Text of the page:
• Purpose: what will your writing do? The meaning of a text can also be known as the reason for writing. An author might be writing to share information, give instructions, persuade a group of people, review a film or website or explaining why you're the best person for the job on a cover letter. Words need to be carefully selected by authors to achieve their purpose,
  • Form: makes reference to how and where a piece of writing will appear. It is important to note that each form of writing has its conventions. An email may often be more informal than a letter, a novel usually has imaginary characters and is divided into chapters, a newspaper article has a bold headline, and a recipe features a list of ingredients written for aspiring chefs.

Before deciding to create a piece of writing, it would be wise for pupils studying the English Language GCSE subject to consider the information mentioned above to fabricate a literary work of art.

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Writing Fiction

Writing fiction is an opportunity for your mind to run free and write about original ideas from your own experiences or your wild imagination. 

Works of fiction are not true, but they may be based on personal events that have been experienced by the author. The language used while writing fiction is often poetic and far more descriptive than pieces of non-fiction.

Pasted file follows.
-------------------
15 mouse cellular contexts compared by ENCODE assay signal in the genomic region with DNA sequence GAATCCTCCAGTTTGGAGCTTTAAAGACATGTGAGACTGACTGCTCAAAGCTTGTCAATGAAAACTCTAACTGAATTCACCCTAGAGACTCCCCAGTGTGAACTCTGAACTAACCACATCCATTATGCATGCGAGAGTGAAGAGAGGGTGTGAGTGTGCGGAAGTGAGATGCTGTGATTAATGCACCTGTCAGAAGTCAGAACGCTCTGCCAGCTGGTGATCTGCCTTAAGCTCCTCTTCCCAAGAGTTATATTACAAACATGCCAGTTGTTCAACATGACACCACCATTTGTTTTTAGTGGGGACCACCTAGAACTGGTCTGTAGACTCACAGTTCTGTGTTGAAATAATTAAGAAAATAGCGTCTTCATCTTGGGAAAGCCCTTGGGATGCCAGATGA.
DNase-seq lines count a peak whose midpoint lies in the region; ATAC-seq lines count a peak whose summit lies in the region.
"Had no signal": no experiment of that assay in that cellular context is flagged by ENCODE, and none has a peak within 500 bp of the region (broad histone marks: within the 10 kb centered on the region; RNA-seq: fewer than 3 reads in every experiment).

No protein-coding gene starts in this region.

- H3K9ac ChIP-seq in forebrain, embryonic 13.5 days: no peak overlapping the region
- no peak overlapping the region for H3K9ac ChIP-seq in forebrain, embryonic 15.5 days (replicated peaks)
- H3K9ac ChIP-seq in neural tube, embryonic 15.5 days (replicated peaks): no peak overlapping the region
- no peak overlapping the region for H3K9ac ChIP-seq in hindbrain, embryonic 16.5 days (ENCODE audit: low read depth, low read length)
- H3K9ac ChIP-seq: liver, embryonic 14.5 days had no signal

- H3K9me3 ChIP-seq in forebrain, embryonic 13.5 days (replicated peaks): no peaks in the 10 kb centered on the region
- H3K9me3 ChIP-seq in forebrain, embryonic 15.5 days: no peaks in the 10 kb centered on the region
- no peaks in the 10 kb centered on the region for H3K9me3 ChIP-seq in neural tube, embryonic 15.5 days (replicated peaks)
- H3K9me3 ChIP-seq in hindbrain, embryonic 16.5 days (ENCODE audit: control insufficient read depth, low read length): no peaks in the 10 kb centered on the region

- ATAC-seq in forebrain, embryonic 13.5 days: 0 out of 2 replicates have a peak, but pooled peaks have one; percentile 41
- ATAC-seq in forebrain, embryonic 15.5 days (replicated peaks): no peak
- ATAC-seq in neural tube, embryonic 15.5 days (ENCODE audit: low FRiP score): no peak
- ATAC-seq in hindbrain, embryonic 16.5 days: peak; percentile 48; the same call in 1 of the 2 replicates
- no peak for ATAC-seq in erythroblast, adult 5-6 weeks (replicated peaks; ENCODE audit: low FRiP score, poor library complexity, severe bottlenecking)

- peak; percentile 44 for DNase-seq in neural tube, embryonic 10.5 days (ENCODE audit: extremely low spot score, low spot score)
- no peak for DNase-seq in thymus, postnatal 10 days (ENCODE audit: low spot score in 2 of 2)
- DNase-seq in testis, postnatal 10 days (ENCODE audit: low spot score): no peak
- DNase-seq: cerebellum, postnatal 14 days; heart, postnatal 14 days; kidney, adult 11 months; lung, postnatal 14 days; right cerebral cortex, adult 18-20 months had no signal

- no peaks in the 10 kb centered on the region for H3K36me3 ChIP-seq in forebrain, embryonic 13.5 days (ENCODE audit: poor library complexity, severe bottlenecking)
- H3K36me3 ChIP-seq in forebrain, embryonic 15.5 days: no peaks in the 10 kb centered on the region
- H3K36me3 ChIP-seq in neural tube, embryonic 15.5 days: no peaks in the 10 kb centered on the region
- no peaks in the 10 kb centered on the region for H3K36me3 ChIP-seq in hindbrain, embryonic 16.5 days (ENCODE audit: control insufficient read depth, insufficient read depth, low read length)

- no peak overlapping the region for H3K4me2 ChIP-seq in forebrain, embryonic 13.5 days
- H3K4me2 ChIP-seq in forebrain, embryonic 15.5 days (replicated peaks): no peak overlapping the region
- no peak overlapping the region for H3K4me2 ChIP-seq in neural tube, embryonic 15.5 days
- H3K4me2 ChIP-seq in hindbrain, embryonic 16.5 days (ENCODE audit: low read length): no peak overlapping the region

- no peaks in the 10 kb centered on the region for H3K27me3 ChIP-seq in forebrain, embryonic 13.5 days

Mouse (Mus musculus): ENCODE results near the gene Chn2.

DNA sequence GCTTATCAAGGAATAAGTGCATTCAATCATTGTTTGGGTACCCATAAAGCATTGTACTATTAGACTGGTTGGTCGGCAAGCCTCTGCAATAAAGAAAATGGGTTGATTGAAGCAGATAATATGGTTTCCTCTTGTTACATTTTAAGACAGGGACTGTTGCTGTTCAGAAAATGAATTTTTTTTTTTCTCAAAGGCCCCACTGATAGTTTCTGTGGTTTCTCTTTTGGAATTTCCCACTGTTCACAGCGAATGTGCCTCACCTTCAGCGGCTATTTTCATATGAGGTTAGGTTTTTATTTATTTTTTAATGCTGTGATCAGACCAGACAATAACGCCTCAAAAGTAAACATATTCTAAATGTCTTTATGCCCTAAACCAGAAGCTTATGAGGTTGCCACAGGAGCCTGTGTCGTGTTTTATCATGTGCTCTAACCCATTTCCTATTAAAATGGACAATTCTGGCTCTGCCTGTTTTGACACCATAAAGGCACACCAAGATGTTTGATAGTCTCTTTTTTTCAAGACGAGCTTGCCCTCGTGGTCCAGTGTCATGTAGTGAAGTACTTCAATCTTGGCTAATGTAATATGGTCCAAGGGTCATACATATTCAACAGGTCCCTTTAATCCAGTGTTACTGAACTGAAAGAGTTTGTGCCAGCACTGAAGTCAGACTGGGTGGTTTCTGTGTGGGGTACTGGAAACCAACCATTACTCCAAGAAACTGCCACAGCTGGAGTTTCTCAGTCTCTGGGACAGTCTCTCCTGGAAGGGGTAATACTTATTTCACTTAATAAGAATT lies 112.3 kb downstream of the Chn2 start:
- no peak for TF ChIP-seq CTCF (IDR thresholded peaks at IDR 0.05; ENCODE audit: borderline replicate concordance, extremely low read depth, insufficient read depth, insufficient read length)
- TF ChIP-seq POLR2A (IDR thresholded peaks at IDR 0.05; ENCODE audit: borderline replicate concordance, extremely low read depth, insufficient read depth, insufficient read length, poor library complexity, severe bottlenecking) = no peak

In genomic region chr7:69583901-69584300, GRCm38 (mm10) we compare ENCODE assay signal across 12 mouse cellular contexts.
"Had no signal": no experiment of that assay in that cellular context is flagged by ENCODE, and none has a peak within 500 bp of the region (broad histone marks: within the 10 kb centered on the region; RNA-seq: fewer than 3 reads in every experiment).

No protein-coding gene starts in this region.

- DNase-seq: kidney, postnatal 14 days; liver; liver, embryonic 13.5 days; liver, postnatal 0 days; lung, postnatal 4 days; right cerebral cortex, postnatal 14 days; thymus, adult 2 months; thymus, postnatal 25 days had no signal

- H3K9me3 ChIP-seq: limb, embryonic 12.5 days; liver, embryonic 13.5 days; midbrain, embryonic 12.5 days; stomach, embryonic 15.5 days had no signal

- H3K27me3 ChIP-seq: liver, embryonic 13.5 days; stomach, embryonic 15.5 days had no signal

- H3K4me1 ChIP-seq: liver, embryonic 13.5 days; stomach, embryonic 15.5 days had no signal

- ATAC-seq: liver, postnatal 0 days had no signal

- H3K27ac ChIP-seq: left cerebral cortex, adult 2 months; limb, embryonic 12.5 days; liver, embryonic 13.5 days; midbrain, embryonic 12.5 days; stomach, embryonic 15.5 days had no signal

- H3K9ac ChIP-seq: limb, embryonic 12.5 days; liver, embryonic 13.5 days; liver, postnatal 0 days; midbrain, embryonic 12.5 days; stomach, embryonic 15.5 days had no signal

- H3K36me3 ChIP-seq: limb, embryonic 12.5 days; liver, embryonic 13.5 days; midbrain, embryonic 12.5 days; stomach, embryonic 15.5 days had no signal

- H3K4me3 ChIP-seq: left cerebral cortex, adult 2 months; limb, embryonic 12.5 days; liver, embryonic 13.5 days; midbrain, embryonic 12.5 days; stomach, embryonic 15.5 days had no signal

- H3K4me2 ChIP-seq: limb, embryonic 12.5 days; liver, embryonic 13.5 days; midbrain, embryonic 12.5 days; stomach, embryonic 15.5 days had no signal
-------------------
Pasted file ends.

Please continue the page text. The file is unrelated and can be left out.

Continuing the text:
Examples of fiction may include poetry, plays, novels and short stories. Nevertheless, as a pupil reviewing this section of the GCSE English Language subject, you are likely to be working on shorter pieces of fiction writing in which you describe a place, represent a person or write the opening section to a story.

The best writers know that an engaging opening is essential to grab the attention of a reader skimming through the pages of a short story or novel.

The five-stage story arc of fiction and non-fiction works has students review the following stages:

  • Exposition: an opening sentence or paragraph that grabs the attention,
  • Rising action: tension is built before moving onto the next step,
  • Climax or turning point: the most memorable part of the story,
  • Falling action: the effects of the turning point are finally realised,
  • Resolution: the story concludes.